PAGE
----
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Obsessive-Compulsive Disorder (OCD): Signs, Symptoms, and DSM-5 Criteria

Picture of Dr. Alexander Sidawi

Dr. Alexander Sidawi

Dr. Sidawi is an Orlando based, UF trained physician who is happy to be serving the community he grew up in by offering a combination of psychiatric medication management and psychodynamic psychotherapy.

What is Obsessive-Compulsive Disorder (OCD)?

Obsessive-Compulsive Disorder (OCD) is characterized by a challenging cycle of intrusive, distressing thoughts (obsessions) and/or repetitive behaviors and rituals (compulsions). OCD can significantly interfere with a person’s daily life, consuming a substantial amount of time and energy. Individuals may find it challenging to concentrate on other tasks or engage in meaningful activities due to the overwhelming presence of obsessions and compulsions.

It is an often misunderstood mental health condition, distinct from the similarly named but quite different Obsessive-Compulsive Personality Disorder (OCPD). OCD affects approximately 1% of the American population, disrupting daily life and mental well-being. In this blog post, we will explore the signs and symptoms of OCD, the diagnostic criteria outlined in the DSM-5 (Diagnostic and Statistical Manual of Mental Disorders, 5th Edition), and treatment strategies for OCD.

Obsessions: The Unwanted Thoughts.

A key characteristic of OCD is the presence of intrusive and unwanted thoughts, images, or urges that cause significant distress. These obsessions can be distressing, disturbing, or fear-provoking and may include concerns about a number of different topics. There are a number of different obsessions that OCD can manifest as, including:

  1. Violent or Aggressive Thoughts: Thoughts of causing harm to oneself or others, such as physically hurting a loved one or a stranger.

  2. Contamination or Germ-Related Thoughts: Fear of being contaminated by germs or chemicals.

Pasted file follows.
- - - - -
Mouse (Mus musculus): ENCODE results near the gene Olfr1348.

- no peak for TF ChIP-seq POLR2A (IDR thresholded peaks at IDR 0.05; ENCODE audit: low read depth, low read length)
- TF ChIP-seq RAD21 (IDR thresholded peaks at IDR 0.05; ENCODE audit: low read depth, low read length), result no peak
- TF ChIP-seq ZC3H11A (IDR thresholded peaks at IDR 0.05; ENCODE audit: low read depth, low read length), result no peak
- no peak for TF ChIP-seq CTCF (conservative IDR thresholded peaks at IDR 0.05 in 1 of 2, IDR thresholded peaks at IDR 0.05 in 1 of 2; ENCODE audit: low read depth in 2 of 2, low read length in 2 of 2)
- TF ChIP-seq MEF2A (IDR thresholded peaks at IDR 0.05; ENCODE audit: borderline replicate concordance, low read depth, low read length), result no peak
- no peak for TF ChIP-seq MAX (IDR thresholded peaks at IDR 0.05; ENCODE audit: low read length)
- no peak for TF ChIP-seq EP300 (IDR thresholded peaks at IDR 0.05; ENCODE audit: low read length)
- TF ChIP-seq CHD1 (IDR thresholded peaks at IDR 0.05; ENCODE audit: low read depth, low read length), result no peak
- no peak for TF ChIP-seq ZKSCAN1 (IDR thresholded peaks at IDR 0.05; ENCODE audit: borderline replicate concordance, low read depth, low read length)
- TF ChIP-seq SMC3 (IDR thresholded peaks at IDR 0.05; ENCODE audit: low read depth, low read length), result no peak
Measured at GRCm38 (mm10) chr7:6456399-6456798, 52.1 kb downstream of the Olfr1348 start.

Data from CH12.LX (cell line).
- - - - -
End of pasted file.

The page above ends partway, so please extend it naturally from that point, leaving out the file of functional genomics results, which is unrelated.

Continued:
3. Sexual Intrusive Thoughts: Inappropriate or taboo sexual thoughts that are unwanted and distressing, often causing shame and guilt.

  4. Religious or Moral Intrusive Thoughts: Obsessive doubts about one’s religious or moral beliefs, fear of committing blasphemy, or concerns about being a bad person.

  5. Symmetry and Order Intrusive Thoughts: An overwhelming need for everything to be perfectly symmetrical or arranged in a particular order.

  6. Health-Related Intrusive Thoughts: Fear of having a serious illness or becoming seriously ill, despite no evidence of illness.

  7. Fear of Accidents: Intrusive thoughts about accidentally harming oneself or others, such as causing a car accident or falling from a height.

  8. Fear of Losing Control: Worries about losing control and doing something harmful or embarrassing.

  9. Fear of Unintentionally Offending: Worrying about unintentionally saying or doing something offensive or inappropriate in social situations.

Compulsions: The Repetitive Rituals.

Individuals with OCD engage in repetitive behaviors or rituals (compulsions) to alleviate the distress caused by their obsessions temporarily. These compulsions often provide a false sense of control or relief. Common compulsions include:

  1. Washing and Cleaning: Excessive handwashing, showering, or cleaning of objects and surfaces due to fears of contamination or germs.

  2. Checking: Repeatedly checking locks, appliances, or other objects to ensure they are secure and no harm will come to oneself or others.

  3. Counting: Engaging in repetitive counting of objects, actions, or words to reduce anxiety or prevent a feared event.

  4. Repeating: Repeating specific phrases, prayers, or activities multiple times until it feels “just right.”

  5. Arranging and Ordering: Rearranging objects or items in a particular order to reduce feelings of discomfort or anxiety.

  6. Mental Rituals: Engaging in mental activities or prayers to neutralize or prevent intrusive thoughts.